5 Things You Should Do Before You Make a Web Series

5 Things You Should Do Before You Make a Web Series
5 Things You Should Do Before You Make Web Series

I recently wrote a post for Indiewire about why every actor (or filmmaker, for that matter) should make a web series, but before you take the plunge, there are some basic things you can do to ensure that your project stands out from the crowd.

After running the press campaign for my indie web series “EastSiders,” my producing partner John Haibach and I discovered that we able to drum up as much or more press than many of the PR teams we worked with as the series was released on various platforms; starting out on YouTube, moving over to Viacom’s LGBT channel Logo and eventually syndicating across Hulu, Amazon and other VOD platforms, with the second season recently premiering as a Vimeo On Demand Exclusive.

While we’ve had many great collaborators, we also discovered that the innovation we brought to creating our content on a budget could be applied to our press and marketing efforts, so we formed a company in 2013, Go Team Entertainment, to help other web content creators make their mark on the web. Since then we have managed the PR campaigns and consulted on the launch strategies of several series that have achieved critical acclaim and viral success, with views in the millions, and worked alongside networks and ad agencies to shape their digital campaigns. 

READ MORE: 5 Reasons Every Actor Should Make a Web Series

Even after three years working in the field I still begin every consultation with the same disclaimer; there is nothing that we can do for you that you cannot do for yourself. The key is to create a plan for your launch early on and identify the steps you need to accomplish your goals. My faith in this philosophy was cemented this year, when I co-founded Brooklyn Web Fest. At the end of nine hours of panels and 10 hours of screenings over two days at the Made in NY Center by IFP in DUMBO, I saw the same key elements emerging in almost every web series that had broken through and achieved their goals online; they had big dreams and a plan for how to accomplish them.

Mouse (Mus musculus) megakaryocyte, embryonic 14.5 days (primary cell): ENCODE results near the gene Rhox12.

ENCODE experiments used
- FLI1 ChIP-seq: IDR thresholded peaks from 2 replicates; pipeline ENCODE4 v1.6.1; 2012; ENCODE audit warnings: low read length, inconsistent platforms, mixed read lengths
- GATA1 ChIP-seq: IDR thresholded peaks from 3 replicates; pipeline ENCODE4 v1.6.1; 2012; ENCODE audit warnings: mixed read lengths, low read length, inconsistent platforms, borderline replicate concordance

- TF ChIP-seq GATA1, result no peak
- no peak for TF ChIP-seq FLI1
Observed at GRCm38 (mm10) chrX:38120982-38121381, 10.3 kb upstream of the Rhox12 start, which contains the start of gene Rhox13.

Don’t despair if you’ve already shot your series—it’s never too late to start thinking ahead. But I know if you follow these five steps before you make your first web series you will drastically improve your chances for success:

1. Write your press release first.  

The field is very crowded with what I affectionately call “Web Series: The Web Series.” I don’t mean to be unkind, but I’m certain you know what I’m referring to—I’ve even accidentally written it myself a few times. While it’s solid advice to suggest that actors write what they know, nobody wants to watch a web series about a struggling actor struggling to make a web series about struggling as an actor. You don’t have to reinvent the wheel—but you do need to look at your script from an outside perspective and ask yourself, honestly, if you are offering anything new or innovative to the market.

Study the anatomy of an entertainment press release—there are free templates online—and identify what your hook is; is there anything topical or subversive about your script or your method of storytelling, can you identify a niche market for stories like yours, have you assembled a newsworthy cast and creative team, etc. I had a number of ideas kicking around before I decided to produce “EastSiders,” but I felt confident in it because there was a clear market for LGBT stories online but not many dark comedies with dramatic elements and professional actors at the time.

Casting an actor with an amazing following like Van Hansis from “As the World Turns” was also a huge help. Once you’ve identified your press angles, you need to look at model shows that have achieved the kind of PR success you want for your show and create a spreadsheet of all the websites and journalists that have written about web content—don’t wait until the week of your launch to figure out how you plan on getting the word out. 

2. Plan post-production first.

Finishing strong is the key to making a successful, polished micro-budget project that stands out from the crowd. You may get comedy gold on set, but without the right editing, sound and color correction your project won’t catch people’s attention. Bad sound, especially, is the hallmark of an amateur production and many people won’t make it through 30 seconds, no matter how beautiful it looks. If you know you aren’t going to be able to afford a professional mix, hire an editor that can claim this as a secondary skill set or teach yourself.